Tēna koutou katoa

Ko tainui e ngati awa te iwi

Kei kaeo toku kainga ināianei

Ko roia no airways tāku mahi

Ko katie bhreatnach tōku ingoa 

Ngā mihi nui ki a koutou

How has your world changed professionally over the last month?

So called “black swan” events are the ones you don’t see coming. I doubt anyone (except perhaps Bill gates) predicted this pandemic, or comprehended its impact - not only for Airways, but for our customers, the wider aviation sector and economy, but also for each of us as individuals, and for our whanau and communities.  

The past month has been the most tumultuous in Airways history.  At the end of 2019 there were 25 passenger airlines operating in New Zealand. That has now reduced to only one – our national carrier Air New Zealand, currently operating at 98% reduced capacity.  We have had to undertake a significant cost out programme, cease all capital  programmes and make redundancies.  Our Board, executive team and wider senior leaders have all taken pay cuts. The aviation sector that will emerge out of the other side of this pandemic will be materially changed, and we need to make sure our business model is fit for purpose. This is an unprecedented time for the aviation sector as a whole and my mahi has been and will continue to be both challenging and rewarding.

How are you looking after your team and yourself?

I’m lucky to be part of a great team, and we all look after each other.

We have all had to completely transform the way we work.  None of us have ever experienced anything like this before, and we are all having to do it in less than ideal circumstances and at a time of stress and uncertainty. There is a vulnerability we all share in learning how to navigate this together. 

For me personally, my working from home situation includes home schooling three children and hosting my mother in law who was visiting from Ireland but is now separated from her partner and stranded with us for the foreseeable future.

I am getting to know my customers, colleagues and team in ways I had never expected, as we connect each day from our homes. Some hilarious events in the last 7 Covid years (as we have coined the slow moving time bubble we currently operate in) include a customer’s children rugby tackling him during a video conference, watching a colleague’s teenage twin boys visiting the fridge multiple times during a one hour call and devour impressive amounts of kai, and in one instance some background nudity!

My team are regularly connecting virtually, including for coffee each morning, and on Friday for a drink to celebrate the end of the week.   I also connect in with my executive leadership team almost daily, and the Board with much more regularity than pre-Covid.

I feel supported through that connection – some days are harder than others, but I am experiencing kindness, empathy and support.  We also laugh often and loudly.  That always helps.

How are you managing your personal life during the lockdown?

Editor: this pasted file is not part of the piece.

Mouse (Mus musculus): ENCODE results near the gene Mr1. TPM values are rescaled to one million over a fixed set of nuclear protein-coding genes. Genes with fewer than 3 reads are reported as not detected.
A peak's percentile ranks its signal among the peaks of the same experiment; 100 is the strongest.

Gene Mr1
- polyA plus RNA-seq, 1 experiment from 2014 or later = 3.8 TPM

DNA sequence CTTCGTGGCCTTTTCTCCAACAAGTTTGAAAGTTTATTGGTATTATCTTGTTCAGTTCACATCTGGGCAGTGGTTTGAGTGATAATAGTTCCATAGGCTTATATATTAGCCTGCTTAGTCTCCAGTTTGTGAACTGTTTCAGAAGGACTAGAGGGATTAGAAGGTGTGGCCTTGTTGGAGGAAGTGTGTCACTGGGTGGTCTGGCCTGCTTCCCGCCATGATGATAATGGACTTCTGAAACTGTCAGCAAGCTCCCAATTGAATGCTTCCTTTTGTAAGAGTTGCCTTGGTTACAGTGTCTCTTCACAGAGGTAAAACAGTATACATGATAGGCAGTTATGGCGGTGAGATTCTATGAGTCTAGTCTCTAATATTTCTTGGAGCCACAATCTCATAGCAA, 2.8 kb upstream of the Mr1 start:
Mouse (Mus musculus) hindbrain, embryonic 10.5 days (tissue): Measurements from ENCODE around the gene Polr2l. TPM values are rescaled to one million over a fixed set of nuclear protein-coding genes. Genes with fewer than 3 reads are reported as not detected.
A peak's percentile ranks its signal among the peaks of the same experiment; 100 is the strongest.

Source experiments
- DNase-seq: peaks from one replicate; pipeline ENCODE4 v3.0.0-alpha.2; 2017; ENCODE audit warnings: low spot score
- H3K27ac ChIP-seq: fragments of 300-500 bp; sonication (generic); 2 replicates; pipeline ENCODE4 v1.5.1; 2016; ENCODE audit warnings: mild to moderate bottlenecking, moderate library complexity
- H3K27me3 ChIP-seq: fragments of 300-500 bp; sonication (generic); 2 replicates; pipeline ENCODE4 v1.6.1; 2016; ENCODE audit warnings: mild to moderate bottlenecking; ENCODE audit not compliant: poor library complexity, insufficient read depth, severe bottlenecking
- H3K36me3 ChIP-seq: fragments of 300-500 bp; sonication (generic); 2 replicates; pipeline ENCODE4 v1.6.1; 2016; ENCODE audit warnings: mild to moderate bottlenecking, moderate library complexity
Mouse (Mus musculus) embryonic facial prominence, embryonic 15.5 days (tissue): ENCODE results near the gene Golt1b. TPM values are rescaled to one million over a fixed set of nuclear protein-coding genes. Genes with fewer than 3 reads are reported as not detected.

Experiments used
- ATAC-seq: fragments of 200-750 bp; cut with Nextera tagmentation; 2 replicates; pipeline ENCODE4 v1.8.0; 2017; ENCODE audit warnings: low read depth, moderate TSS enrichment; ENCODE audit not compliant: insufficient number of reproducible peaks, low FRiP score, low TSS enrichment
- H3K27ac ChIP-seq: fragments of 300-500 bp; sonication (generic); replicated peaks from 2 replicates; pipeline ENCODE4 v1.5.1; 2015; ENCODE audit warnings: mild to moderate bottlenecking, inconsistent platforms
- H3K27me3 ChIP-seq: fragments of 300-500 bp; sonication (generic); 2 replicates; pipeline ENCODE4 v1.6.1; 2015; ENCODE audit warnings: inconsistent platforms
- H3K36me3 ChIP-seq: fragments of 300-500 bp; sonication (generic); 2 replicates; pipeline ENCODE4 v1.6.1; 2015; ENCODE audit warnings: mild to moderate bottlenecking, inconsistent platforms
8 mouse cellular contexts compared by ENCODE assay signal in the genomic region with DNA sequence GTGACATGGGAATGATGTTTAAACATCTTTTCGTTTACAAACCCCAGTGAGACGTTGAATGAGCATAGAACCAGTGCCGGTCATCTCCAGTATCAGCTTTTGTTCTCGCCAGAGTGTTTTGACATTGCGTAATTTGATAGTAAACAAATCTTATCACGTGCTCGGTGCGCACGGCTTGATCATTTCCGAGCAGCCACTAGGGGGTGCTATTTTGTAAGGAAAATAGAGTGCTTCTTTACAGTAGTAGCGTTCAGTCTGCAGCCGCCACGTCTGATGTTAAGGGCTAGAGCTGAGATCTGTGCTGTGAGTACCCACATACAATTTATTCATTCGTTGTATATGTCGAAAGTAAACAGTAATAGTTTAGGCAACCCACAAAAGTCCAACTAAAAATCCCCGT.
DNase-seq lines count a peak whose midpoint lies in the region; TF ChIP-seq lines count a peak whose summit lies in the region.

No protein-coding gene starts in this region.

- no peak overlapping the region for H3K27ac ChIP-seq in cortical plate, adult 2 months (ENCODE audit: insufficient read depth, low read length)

Outside of work I am observing great humanity and kindness. Free offers of professional help on linkedin. A letter from neighbours I’ve never met asking if I need help, or a chat. My neighbours sung my eldest daughter Anahera happy birthday from their deck for her 11th birthday. There is a palpable friendliness in people I pass walking who physically avoid me but want to make sure I understand it isn’t personal - they’re just committed to the stamp out covid 19 agenda. Among all of this is a sense of there being something that may fundamentally change us in ways that we don’t yet fully understand.  That’s exciting to me.

I’m focused on keeping my wairua strong  - it keeps me grounded in what is important and increases my capacity to manage through the inevitable challenges life presents. I believe that the answers to the challenges we face are around us and within us – so I keep my wairua strong by connecting with whenua by going for a walk, enjoying the noticeable increase in birdrong or spending time in the garden, connecting with whakapapa (I’ve been cooking (and eating) weaving, craft, making a puppet theatre and making music) connecting with whanau and connecting with my faith/spirituality– whether that’s through yoga, prayer or simply showing someone kindness.   

What are you optimistic about for the future?

I am optimistic about the future of aviation. Although it’s going to look and feel very different, it will still have a place. The sector has to completely transform itself, and we need to collaborate in order to do that effectively.  I am part of an amazing team that I have confidence in, to deliver a new business model and a way of working. I’m excited to be part of that. 

I am optimistic that this lockdown experience is one that we will take a lot from.  My team will come out of this experience feeling more connected and having achieved an enormous amount. There has been some discussion about how we might work and interact differently post Covid-19. We have also been talking about phasing back into our office work environments and out of our lockdown work settings, as we suspect it might be as big of a shock moving out of it as it was moving in to it.  

I’m optimistic about the impact this whole experience has had and can have on wider society . We have taken an approach under the leadership of our PM, that is about valuing our most vulnerable and at its core is about community mindedness, even where there is significant personal sacrifice.  That has enormous potential.

I’m optimistic about society valuing teachers more after home schooling! Starting right here: thank to all teachers everywhere.

I’m also optimistic that kiwis have the creativity and innovative mindset for recovery, and that there is a lot of opportunity in this crisis for us to harness as individuals, businesses and communities.

There’s a lot to be optimistic about really.  

He waka eke noa. Kia haumaru

We are all in this together. Stay safe.